Republican presidential nominee Senator John McCain has openly embraced the endorsement of controversial televangelist John Hagee, the founder of Christians United for Israel and the senior pastor of Cornerstone Church in San Antonio, Texas. Hagee has come under criticism for his views on homosexuality, Islam, the Catholic Church and even the victims of Hurricane Katrina. We speak with Sarah Posner, author of God’s Profits: Faith Fraud, and the Republican Crusade for Values Voters. [includes rush transcript]
AMY GOODMAN: As we turn now to discussions of high-profile supporters of presidential candidates, many in the media have focused on Nation of Islam leader Louis Farrakhan and his endorsement of Barack Obama. During the pivotal Democratic presidential debate in Cleveland last week, MSNBC moderator Tim Russert pressed Obama on the issue.
TIM RUSSERT: On Sunday, the headline in your hometown paper, Chicago Tribune: “Louis Farrakhan Backs Obama for President at Nation of Islam Convention in Chicago.” Do you accept the support of Louis Farrakhan?
SEN. BARACK OBAMA: You know, I have been very clear in my denunciation of Minister Farrakhan’s anti-Semitic comments. I think that they are unacceptable and reprehensible. I did not solicit this support. He expressed pride in an African American who seems to be bringing the country together. I obviously can’t censor him, but it is not support that I sought. And we’re not doing anything, I assure you, formally or informally with Minister Farrakhan.
TIM RUSSERT: Do you reject his support?
SEN. BARACK OBAMA: Well, Tim, you know, I can’t say to somebody that he can’t say that he thinks I’m a good guy. You know, I — you know, I have been very clear in my denunciations of him and his past statements, and I think that indicates to the American people what my stance is on those comments.
TIM RUSSERT: The problem some voters may have is, as you know, Reverend Farrakhan called Judaism “gutter religion.”
SEN. BARACK OBAMA: Tim, I think — I am very familiar with his record, as are the American people. That’s why I have consistently denounced it. This is not something new. This is something that — I live in Chicago. He lives in Chicago. I’ve been very clear, in terms of me believing that what he has said is reprehensible and inappropriate. And I have consistently distanced myself from him.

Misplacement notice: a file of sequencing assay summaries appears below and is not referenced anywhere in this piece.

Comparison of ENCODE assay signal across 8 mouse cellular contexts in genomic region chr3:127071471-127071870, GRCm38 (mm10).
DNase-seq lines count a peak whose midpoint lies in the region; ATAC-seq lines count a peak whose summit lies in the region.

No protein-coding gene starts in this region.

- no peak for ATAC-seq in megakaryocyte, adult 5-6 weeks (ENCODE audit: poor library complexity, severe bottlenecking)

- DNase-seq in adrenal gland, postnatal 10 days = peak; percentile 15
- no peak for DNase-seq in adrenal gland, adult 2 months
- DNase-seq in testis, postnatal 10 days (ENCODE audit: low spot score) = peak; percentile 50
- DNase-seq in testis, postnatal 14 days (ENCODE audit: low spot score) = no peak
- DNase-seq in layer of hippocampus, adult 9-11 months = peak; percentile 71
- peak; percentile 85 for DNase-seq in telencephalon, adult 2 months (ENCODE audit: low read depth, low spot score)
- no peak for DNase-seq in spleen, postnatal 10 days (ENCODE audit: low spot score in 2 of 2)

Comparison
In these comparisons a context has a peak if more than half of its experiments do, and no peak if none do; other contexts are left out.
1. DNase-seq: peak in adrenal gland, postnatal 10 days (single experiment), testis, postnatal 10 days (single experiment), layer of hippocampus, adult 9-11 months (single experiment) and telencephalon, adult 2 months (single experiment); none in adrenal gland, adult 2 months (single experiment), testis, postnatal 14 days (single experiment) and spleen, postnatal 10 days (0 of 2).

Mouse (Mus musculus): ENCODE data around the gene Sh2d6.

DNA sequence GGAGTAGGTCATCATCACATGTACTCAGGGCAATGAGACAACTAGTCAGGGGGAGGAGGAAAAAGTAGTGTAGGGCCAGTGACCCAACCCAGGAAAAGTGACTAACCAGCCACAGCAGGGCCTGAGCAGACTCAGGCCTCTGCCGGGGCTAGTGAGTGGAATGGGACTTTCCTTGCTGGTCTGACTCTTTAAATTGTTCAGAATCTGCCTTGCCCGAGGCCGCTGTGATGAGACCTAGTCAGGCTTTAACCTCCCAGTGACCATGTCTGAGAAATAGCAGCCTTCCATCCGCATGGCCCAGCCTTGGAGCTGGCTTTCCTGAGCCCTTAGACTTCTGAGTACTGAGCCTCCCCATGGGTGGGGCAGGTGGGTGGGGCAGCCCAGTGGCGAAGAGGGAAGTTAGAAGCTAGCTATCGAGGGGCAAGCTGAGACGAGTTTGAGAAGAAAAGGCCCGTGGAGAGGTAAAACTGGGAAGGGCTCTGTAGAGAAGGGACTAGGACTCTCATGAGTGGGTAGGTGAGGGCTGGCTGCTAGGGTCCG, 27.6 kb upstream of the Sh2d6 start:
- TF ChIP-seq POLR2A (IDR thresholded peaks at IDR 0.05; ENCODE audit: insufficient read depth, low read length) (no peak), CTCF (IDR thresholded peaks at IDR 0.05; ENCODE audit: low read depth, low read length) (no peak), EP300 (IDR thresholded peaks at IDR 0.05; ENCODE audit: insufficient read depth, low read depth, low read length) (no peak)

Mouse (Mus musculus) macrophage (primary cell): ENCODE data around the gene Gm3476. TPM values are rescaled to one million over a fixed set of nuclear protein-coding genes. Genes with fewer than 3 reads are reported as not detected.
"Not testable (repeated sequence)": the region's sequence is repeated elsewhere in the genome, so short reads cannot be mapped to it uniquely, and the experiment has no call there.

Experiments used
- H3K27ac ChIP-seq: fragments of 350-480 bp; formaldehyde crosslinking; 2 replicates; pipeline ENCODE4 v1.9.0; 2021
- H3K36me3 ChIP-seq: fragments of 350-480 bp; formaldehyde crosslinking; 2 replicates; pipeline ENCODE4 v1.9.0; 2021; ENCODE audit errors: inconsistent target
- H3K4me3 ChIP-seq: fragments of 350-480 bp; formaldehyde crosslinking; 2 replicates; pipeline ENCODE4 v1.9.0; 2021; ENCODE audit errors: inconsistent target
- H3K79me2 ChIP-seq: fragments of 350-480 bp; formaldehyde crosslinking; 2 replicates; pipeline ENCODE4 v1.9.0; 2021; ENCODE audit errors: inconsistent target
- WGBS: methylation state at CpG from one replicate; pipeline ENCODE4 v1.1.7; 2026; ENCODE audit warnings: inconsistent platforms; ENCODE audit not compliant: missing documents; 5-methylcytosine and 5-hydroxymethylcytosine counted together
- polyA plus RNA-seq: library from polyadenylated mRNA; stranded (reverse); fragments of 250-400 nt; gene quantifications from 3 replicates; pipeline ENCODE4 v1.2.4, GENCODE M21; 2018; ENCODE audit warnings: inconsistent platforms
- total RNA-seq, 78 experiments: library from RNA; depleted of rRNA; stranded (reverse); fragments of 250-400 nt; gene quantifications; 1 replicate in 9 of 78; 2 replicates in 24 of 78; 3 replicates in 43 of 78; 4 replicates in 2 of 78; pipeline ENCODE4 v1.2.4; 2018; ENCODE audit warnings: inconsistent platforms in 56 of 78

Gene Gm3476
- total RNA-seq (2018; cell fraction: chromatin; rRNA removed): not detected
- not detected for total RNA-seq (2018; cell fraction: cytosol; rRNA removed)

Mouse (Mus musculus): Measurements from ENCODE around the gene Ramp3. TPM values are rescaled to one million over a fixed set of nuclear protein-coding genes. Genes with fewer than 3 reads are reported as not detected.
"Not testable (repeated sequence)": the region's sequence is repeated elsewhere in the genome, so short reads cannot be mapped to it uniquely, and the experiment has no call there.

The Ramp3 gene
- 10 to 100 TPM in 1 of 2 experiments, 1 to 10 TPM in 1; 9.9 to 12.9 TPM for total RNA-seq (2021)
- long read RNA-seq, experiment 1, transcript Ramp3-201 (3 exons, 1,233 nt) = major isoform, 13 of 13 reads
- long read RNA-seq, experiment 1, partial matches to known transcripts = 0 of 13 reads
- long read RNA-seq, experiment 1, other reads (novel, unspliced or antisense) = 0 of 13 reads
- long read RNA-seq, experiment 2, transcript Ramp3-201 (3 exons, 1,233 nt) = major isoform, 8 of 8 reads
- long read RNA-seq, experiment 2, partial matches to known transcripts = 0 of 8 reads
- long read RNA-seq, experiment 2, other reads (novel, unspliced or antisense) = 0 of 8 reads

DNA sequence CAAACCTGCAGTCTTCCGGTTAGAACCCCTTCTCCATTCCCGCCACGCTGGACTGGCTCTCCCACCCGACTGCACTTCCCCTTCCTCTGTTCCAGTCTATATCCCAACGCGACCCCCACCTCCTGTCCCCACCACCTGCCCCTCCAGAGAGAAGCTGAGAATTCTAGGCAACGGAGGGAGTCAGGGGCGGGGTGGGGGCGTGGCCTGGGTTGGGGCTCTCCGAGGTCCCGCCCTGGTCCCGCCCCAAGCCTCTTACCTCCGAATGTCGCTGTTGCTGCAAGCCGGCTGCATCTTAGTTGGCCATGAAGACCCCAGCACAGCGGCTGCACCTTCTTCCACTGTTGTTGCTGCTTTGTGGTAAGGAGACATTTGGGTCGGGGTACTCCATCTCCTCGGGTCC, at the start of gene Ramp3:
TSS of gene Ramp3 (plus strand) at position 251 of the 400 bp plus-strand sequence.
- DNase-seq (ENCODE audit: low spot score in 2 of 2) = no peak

AMY GOODMAN: Senator Obama at last week’s MSNBC debate in Cleveland, Ohio. The day after that debate, Republican nominee, Senator John McCain, received a controversial endorsement of his own.
PASTOR JOHN HAGEE: John McCain will be a strong, courageous and effective leader from the first day he steps into the Oval Office.
AMY GOODMAN: That was televangelist John Hagee. He is the founder of the Christian Zionist group, Christians United for Israel, or CUFI. He is the senior pastor of the Cornerstone Church in San Antonio, Texas. Hagee has come under criticism for his controversial statements about homosexuality, Islam, the Catholic Church, women.
In contrast with Obama’s repeated denunciations of Farrakhan, McCain openly embraced Hagee’s endorsement. When confronted about Hagee’s controversial views, McCain said he was “proud” of Hagee and welcomed his support.
SEN. JOHN McCAIN: Well, I think it’s important to note that Reverend — Pastor John Hagee, who has supported and endorsed my candidacy, supports what I stand for and believe in. When he endorses me, it does not mean that I embrace everything that he stands for and believes in. And I am very proud of Pastor John Hagee’s spiritual leadership to thousands of people. I am proud of his commitment to the independence and freedom of the state of Israel. That does not mean I support or endorse or agree with some of the things that Pastor John Hagee may have said nor positions that he may have taken on other issues.
AMY GOODMAN: What are some of those positions that John Hagee has taken? Well, here he claims God will send terrorists to create a bloodbath in America for its support of a two-state solution in Israel-Palestine.